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NHL Reportedly Wants Compromise With Union Over Kovalchuk Contract

Sep 2, 2010 – 8:29 AM
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Bruce Ciskie

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While NHL media and fans wring their hands over the league's inability to rule on Ilya Kovalchuk's new contract with the New Jersey Devils, the league is apparently working behind the scenes to make a deal of their own.

Larry Brooks of The New York Post reported Thursday morning that the NHL wants to cut a deal with the NHL Players Association. It's a deal that the league hopes will put an end to these ridiculous long-term contracts that have become all the rage.

Brooks reports that NHL deputy commissioner Bill Daly sent a letter to the union late Wednesday night to outline the league's position and lay out this proposal.

The report says there are two things the league is demanding the union give them in order to approve this deal, along with long-term deals that were handed out last year to Vancouver goalie Roberto Luongo and Chicago forward Marian Hossa. While Luongo's deal doesn't go into effect until this season, Hossa played the first year of his contract last year.
1. That the cap hit on future multiyear contracts will not count any season that ends with the player over 40 years of age. The cap hit would be based on the average salary of the seasons in the contract up to age 40.

2. That the cap hit on future contracts longer than five years would be calculated by granting additional weight -- perhaps the average -- to the five consecutive years with the largest average salary.
Brooks reports the league gave the union until 5 p.m. Eastern Thursday to accept these terms. Unless that happens, or the two sides negotiate a deal, the threat is that the NHL will do the following:
1. It will reject the Kovalchuk contract. The Post has learned that the final two years of the deal are for $3 million and $4 million, respectively. The final five years of the 15-year deal account for $10 million.

2. It will de-register Luongo's contract under which the goaltender will earn $3.618 million over the final three years of his deal. The goaltender is carrying a $5.333 million cap hit.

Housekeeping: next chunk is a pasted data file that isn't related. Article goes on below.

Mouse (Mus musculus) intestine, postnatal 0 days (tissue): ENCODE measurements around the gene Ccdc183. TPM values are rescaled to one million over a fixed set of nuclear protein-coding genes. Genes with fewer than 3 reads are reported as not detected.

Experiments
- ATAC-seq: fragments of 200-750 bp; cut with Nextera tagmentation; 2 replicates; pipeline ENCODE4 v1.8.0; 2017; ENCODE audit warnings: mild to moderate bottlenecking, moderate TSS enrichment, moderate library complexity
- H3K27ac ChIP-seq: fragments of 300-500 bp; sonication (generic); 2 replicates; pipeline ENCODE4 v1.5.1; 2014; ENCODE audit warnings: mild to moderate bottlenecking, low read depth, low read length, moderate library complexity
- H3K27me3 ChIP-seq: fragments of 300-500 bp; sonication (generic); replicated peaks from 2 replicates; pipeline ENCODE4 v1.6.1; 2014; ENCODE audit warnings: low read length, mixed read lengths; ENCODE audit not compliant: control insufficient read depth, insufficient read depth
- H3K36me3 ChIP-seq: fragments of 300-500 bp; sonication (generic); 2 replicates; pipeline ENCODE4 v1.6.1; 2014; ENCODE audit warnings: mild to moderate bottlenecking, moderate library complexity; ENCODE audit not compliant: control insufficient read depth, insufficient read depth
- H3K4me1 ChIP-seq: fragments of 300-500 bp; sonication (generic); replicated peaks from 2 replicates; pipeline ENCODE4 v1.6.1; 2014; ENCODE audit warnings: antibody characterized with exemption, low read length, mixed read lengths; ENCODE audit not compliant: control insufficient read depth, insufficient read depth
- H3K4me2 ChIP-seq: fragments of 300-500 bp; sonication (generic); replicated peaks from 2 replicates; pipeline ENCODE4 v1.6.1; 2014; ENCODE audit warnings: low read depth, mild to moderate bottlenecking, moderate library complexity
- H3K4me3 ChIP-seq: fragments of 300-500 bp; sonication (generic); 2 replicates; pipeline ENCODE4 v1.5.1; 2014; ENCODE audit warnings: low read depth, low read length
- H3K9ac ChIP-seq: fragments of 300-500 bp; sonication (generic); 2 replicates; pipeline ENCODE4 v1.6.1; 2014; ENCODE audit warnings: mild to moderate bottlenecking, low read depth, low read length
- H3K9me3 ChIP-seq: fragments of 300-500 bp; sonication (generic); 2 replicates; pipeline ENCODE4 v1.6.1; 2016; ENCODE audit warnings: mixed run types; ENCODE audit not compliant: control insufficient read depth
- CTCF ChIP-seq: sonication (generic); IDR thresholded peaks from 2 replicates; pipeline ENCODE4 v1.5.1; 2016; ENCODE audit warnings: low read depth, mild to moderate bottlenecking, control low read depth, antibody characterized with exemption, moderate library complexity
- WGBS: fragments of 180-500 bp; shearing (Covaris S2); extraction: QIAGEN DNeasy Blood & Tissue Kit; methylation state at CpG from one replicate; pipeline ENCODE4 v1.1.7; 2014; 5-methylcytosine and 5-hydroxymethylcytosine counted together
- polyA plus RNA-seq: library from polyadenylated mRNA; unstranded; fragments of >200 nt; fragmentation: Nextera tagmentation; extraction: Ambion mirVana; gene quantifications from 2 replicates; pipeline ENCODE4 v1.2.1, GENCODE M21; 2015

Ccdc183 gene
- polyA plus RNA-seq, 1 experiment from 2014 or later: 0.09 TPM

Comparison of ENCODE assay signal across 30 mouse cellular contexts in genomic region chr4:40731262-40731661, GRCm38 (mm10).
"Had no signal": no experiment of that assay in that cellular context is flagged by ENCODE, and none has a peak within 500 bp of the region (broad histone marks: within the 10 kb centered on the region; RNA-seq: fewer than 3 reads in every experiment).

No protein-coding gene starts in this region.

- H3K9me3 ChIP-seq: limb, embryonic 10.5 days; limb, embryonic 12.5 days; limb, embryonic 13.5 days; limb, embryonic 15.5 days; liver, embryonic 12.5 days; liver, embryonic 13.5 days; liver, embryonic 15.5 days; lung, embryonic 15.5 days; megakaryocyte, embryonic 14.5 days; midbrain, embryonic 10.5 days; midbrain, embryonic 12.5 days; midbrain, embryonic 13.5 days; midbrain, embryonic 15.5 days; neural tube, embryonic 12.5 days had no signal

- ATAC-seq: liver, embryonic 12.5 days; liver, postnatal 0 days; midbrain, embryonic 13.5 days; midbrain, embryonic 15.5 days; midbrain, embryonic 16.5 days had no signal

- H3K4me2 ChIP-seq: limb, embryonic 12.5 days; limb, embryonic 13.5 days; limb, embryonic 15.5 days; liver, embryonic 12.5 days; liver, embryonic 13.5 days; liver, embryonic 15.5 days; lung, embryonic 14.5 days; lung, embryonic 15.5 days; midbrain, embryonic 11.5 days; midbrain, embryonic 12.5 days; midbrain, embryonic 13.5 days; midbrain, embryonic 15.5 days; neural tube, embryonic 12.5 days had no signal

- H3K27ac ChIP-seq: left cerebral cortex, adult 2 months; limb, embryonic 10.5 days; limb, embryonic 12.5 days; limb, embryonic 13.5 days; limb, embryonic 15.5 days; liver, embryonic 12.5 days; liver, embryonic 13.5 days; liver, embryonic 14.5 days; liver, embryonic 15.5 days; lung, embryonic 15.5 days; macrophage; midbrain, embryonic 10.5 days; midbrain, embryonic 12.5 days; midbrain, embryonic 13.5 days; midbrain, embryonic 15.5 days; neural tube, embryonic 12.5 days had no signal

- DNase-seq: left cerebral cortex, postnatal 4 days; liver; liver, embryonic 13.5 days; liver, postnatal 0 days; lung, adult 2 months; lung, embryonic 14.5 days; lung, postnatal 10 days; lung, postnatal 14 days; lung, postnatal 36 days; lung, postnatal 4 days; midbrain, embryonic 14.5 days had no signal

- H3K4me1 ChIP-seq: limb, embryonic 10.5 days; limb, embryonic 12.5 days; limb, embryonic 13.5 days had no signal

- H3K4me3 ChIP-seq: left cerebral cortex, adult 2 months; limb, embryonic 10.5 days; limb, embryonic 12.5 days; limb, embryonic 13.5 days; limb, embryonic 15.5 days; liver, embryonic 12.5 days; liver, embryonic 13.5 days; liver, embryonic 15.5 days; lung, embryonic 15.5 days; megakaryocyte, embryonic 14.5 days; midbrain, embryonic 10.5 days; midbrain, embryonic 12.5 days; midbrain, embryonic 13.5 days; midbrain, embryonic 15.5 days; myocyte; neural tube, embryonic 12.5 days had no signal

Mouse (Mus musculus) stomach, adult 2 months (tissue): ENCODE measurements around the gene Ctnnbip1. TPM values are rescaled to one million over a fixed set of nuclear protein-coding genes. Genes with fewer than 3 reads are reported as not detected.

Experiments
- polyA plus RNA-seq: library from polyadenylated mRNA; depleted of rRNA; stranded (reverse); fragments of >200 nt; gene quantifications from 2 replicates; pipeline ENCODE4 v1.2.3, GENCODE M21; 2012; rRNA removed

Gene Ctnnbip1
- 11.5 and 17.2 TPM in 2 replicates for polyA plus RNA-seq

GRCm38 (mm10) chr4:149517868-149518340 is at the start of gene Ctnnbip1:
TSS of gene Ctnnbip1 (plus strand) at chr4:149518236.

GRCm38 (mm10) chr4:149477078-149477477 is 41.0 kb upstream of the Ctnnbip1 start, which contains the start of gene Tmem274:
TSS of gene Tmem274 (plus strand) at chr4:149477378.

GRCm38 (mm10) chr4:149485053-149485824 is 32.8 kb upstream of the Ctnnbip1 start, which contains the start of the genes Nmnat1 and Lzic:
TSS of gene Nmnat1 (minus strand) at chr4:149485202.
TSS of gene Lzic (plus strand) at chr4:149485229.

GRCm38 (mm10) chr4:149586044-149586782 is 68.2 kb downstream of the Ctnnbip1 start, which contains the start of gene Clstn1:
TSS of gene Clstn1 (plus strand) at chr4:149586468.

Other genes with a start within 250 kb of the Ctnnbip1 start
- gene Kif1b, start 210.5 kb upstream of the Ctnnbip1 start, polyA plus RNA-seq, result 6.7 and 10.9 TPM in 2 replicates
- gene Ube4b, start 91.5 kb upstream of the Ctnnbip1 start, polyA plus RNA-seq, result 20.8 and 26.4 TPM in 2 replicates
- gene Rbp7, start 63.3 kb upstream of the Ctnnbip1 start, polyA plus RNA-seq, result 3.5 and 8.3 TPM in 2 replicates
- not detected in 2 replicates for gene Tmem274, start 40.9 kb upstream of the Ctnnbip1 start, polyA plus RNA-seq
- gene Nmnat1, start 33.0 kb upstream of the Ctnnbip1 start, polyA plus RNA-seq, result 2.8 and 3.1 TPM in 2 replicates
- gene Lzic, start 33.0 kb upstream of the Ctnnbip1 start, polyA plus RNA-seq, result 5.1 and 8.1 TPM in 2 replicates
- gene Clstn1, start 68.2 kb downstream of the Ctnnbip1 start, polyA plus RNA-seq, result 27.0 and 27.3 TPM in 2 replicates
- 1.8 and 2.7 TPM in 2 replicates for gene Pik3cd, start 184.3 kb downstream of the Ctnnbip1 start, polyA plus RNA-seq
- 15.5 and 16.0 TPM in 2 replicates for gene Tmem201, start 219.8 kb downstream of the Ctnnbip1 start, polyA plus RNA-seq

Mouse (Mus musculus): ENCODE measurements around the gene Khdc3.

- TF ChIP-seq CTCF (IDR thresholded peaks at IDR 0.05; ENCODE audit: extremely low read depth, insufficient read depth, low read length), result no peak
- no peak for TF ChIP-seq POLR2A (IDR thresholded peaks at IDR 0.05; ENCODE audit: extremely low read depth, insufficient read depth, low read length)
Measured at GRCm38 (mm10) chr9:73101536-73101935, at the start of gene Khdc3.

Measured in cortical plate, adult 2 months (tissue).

3. It will move to open a formal investigation of Hossa's contract under which the winger will earn $4 million over the final four years of his contract. Hossa is carrying a cap hit of $5.275 million per.
Obviously, the NHL is trying to take advantage of the fact the NHLPA still doesn't have a leader. While Donald Fehr has said he is interested, he still hasn't taken the job officially.

What's mystifying is that the NHL apparently went ahead and approved defenseman Chris Pronger's deal with Philadelphia, under which he will make around $1 million over the last two years. Perhaps the league watched Game 5 of the Stanley Cup Finals and chuckled at the thought of the Flyers being stuck with an aging Pronger on the books for seven more years.

Brooks' report sure is interesting. The league knows the union is a bit weak right now. Commissioner Gary Bettman and Daly are trying to strong-arm them into a deal they probably wouldn't do with Fehr at the helm. Perhaps someone in the union will force the NHL to sit down over this issue and work something out. Perhaps they'll just give in and deal with this issue in two years when the CBA is up.

Either way, the league is bound and determined to make a statement on retirement contracts. Some people will appreciate that, and others will wonder where this passionate fight was last summer when this trend started.

UPDATE: There have been some conflicting reports about whether the NHL is issuing the NHLPA an ultimatum, or whether it is the first in negotiations between the two sides on a future rule for long-term deals.
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